Karthikeyan M. R, Omprakash Sahu
International Journal of Environmental Bioremediation & Biodegradation. 2014, 2(1), 25-29DOI:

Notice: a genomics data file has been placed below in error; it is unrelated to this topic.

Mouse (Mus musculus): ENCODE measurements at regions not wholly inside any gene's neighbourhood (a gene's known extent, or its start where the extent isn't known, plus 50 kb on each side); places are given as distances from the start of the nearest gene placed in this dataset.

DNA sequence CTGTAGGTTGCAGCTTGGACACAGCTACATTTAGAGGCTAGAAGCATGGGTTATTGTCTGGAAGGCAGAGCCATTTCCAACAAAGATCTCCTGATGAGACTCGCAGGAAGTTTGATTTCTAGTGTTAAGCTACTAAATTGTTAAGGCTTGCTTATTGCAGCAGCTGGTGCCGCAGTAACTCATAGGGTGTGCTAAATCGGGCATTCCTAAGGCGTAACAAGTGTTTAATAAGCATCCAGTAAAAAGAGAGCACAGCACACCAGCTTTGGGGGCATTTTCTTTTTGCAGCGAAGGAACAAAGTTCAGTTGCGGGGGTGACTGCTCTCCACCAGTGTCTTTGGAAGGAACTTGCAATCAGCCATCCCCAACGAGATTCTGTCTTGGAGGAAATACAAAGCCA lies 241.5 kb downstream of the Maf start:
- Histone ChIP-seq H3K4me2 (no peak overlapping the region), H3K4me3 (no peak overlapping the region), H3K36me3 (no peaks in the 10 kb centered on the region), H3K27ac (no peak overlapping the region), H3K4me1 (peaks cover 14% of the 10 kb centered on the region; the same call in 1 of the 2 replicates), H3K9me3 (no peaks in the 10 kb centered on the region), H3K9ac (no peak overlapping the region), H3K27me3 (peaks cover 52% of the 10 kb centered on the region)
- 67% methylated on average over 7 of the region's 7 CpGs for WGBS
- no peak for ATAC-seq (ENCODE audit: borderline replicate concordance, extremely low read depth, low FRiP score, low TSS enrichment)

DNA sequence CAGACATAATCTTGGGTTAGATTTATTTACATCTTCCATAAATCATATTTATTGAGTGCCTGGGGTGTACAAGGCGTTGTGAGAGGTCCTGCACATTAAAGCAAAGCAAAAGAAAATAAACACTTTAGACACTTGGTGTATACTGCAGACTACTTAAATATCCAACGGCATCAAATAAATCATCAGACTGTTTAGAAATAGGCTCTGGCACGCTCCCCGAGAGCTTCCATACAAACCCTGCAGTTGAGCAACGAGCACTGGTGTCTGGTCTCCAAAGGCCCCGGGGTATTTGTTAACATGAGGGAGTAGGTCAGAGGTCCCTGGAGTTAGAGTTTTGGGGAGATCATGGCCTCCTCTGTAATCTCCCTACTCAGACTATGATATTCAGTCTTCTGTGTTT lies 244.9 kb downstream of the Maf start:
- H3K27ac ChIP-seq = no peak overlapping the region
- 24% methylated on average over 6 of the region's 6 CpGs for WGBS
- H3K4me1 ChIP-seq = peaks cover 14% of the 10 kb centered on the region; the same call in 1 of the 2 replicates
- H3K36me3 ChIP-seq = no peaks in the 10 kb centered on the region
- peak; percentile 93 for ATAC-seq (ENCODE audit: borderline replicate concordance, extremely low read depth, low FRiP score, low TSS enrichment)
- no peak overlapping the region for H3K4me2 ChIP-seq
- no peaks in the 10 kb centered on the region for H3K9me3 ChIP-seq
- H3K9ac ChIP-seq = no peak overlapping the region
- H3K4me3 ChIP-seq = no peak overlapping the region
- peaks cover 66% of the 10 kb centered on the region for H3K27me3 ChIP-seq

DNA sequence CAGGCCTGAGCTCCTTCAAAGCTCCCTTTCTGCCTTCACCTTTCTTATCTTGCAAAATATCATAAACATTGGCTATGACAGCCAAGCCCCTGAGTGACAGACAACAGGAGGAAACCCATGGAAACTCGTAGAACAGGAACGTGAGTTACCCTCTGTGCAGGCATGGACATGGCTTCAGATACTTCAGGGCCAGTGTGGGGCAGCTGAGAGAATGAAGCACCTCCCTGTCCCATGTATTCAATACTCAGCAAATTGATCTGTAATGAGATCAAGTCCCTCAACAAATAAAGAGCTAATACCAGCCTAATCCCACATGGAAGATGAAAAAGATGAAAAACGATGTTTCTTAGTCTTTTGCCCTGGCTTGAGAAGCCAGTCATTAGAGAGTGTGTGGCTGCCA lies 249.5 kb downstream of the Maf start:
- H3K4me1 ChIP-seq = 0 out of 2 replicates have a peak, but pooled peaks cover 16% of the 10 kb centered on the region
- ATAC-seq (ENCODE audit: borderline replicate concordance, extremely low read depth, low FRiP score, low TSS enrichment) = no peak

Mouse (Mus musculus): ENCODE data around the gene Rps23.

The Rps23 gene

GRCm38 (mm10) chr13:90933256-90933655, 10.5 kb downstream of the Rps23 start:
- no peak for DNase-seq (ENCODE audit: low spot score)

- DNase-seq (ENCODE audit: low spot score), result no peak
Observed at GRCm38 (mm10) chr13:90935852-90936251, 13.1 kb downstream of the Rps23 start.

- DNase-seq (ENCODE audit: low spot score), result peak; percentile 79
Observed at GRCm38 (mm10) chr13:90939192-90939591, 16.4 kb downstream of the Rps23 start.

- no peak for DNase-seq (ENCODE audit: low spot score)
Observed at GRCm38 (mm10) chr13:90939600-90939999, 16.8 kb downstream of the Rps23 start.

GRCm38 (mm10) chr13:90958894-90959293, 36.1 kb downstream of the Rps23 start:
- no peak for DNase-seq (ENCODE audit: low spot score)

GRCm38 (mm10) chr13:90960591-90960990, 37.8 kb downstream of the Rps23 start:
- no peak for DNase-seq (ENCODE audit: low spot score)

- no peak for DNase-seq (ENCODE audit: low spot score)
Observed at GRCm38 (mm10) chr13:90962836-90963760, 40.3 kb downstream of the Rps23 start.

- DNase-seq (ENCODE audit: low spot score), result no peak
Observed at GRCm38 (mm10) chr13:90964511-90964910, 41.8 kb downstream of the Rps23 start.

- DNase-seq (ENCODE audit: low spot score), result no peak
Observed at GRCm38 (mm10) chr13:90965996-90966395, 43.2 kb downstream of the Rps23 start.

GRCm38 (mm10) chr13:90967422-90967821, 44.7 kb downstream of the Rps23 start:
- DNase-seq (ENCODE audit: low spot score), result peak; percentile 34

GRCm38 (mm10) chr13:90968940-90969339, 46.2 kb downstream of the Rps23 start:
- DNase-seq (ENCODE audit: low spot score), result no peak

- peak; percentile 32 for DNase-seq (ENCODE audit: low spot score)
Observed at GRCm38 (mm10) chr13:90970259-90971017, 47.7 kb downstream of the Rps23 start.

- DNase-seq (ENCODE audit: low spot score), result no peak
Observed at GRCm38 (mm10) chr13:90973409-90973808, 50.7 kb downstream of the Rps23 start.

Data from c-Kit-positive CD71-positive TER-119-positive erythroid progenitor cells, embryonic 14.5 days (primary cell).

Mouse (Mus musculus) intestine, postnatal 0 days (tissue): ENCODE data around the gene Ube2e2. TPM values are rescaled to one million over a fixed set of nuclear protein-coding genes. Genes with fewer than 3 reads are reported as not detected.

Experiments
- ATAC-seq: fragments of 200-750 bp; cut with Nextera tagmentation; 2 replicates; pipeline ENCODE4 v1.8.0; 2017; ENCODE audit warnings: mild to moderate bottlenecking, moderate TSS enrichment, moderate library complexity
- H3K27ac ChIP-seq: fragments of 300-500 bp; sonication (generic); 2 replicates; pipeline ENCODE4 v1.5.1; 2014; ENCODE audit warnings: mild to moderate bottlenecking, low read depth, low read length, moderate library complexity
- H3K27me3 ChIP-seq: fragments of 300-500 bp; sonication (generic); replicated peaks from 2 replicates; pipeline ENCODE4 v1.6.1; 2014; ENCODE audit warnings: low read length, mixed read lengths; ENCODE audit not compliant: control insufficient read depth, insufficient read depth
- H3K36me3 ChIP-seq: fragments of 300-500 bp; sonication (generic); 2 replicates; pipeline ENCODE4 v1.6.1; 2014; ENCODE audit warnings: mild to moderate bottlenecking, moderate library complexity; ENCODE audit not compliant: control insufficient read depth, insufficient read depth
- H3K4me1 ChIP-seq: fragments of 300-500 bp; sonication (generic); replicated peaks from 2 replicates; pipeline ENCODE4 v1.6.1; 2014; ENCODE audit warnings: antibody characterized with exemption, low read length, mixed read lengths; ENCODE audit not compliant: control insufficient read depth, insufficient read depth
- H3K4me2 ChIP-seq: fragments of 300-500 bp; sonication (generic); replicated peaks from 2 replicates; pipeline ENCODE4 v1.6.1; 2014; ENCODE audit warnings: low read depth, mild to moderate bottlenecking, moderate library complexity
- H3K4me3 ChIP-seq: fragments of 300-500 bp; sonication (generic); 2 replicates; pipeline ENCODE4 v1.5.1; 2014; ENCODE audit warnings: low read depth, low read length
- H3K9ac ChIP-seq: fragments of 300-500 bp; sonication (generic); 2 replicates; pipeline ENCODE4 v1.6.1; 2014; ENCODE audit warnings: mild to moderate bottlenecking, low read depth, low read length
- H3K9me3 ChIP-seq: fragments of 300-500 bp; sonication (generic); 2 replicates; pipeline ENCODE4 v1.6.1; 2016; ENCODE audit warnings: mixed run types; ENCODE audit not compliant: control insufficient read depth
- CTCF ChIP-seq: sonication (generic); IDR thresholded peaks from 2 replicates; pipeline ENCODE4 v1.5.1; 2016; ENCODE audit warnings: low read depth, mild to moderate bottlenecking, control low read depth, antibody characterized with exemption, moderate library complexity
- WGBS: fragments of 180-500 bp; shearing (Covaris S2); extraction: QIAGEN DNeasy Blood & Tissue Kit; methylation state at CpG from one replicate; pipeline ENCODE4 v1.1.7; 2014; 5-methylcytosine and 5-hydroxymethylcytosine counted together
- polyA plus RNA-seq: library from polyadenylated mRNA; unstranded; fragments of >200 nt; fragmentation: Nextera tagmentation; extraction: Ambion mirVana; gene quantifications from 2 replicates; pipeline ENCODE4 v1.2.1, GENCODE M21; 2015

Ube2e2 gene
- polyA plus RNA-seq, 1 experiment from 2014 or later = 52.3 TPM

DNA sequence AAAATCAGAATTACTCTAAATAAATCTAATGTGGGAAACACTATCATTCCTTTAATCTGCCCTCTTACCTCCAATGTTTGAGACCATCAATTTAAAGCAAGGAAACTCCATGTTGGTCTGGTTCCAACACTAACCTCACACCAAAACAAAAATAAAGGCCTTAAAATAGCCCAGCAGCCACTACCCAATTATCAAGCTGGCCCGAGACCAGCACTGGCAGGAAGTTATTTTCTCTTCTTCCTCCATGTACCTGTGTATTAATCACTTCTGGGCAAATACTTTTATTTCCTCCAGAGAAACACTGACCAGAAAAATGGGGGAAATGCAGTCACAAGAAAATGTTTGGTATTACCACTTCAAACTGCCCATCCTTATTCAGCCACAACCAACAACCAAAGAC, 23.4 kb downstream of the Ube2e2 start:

Abstract: Waste water treatments are the major problem for the environment issue. Especially when it is related to toxic chemical this is used by industry. Different methods are adopted but there low efficiency is found for the secondary treatment of waste water. Now day advance technology membrane biotechnologies are introduced to the waste water. Highly polluting industrial wastewaters are preferably treated in an anaerobic reactor due to the high level of COD, potential for energy generation and low surplus sludge production. However in practical applications, anaerobic treatment suffers from the low growth rate of the microorganisms, a low settling rate, process instabilities and the need for post treatment of the noxious anaerobic effluent which often contains ammonium ion (NH4+) and hydrogen sulfide (HS−). In most applications, despite the efficiency of the anaerobic process is high, complete stabilization of the organic matter is impossible anaerobically due to the high organic strength of the wastewater. The final effluent produced by the anaerobic treatment contains solubilized organic matter. This is suitable for aerobic treatment, indicating the potential of using anaerobic–aerobic systems and subsequent post treatment using aerobic treatment is required to meet the effluent discharge standard. Phanerochaete chrysosporium immobilized on different support materials, such as polyurethane foam (PUF) and scouring web (SW), in shake cultures, was able to decolourize efficiently the textile industry effluent in a long-term repeated-batch operation.